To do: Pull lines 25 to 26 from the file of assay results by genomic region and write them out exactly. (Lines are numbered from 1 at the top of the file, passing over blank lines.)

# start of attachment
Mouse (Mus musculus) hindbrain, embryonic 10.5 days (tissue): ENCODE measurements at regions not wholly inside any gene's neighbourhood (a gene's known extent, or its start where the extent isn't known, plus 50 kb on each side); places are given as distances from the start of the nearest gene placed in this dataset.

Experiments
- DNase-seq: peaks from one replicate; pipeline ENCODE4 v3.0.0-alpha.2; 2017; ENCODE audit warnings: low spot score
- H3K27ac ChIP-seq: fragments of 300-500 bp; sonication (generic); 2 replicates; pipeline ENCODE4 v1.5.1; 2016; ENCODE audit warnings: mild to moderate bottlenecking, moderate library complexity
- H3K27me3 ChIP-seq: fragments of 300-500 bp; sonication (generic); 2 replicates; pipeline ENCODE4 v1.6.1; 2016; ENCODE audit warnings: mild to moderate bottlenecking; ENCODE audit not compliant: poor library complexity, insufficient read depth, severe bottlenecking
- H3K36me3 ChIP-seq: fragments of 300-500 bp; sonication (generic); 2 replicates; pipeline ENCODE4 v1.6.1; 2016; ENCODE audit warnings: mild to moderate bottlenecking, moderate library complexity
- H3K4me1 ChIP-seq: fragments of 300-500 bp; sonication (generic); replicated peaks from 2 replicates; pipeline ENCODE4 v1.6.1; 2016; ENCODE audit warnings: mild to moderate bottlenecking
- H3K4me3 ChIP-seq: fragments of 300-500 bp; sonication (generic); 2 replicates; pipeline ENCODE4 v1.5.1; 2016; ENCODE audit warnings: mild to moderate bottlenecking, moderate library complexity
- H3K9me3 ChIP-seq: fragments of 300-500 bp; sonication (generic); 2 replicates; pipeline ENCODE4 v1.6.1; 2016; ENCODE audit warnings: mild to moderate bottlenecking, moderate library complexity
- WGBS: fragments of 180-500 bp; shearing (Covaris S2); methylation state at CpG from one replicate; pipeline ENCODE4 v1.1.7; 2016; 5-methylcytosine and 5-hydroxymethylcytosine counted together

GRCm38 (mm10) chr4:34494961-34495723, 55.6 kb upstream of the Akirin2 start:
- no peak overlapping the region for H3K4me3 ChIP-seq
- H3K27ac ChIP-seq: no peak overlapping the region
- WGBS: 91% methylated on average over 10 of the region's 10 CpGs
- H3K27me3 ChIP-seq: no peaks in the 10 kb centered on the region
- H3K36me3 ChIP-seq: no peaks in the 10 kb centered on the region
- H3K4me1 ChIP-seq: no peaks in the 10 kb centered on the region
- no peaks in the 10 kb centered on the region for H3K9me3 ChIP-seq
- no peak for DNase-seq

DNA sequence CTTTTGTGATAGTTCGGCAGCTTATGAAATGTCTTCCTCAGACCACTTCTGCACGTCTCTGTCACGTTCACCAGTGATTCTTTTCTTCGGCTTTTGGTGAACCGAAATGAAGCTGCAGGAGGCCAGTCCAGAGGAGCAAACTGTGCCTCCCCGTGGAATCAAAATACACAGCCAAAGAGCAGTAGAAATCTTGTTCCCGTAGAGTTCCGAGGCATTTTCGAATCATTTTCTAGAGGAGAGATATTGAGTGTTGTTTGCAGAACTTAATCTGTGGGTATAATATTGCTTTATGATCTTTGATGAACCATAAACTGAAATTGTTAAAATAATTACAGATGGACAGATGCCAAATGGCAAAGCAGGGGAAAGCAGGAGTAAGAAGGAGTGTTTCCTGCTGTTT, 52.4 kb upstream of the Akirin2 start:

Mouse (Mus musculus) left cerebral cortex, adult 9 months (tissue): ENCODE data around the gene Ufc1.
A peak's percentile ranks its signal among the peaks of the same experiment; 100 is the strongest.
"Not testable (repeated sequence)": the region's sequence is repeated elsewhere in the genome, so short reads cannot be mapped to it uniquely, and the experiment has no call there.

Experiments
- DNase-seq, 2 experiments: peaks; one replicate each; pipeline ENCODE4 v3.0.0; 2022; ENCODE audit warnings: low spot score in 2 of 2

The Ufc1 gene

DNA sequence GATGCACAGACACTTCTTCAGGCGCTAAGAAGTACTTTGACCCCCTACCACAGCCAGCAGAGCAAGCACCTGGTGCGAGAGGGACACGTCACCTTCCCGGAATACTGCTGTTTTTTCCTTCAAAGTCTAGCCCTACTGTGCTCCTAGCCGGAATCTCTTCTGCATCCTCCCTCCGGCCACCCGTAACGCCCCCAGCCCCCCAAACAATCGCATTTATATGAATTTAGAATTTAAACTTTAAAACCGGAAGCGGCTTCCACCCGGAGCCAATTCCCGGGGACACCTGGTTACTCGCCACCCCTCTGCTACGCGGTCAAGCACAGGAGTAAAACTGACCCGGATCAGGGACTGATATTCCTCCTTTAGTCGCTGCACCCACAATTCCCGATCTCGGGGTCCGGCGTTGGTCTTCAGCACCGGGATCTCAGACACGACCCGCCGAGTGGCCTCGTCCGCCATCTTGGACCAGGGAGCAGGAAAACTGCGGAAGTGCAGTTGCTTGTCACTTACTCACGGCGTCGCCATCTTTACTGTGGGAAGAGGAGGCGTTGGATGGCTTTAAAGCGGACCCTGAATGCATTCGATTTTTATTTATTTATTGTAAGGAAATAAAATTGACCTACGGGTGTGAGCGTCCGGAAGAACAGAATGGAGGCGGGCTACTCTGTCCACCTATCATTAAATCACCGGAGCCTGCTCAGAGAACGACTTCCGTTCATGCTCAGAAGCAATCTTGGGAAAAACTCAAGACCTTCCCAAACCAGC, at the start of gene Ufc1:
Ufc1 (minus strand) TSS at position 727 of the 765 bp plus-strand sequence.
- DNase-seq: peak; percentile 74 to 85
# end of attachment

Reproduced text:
- DNase-seq, 2 experiments: peaks; one replicate each; pipeline ENCODE4 v3.0.0; 2022; ENCODE audit warnings: low spot score in 2 of 2

The Ufc1 gene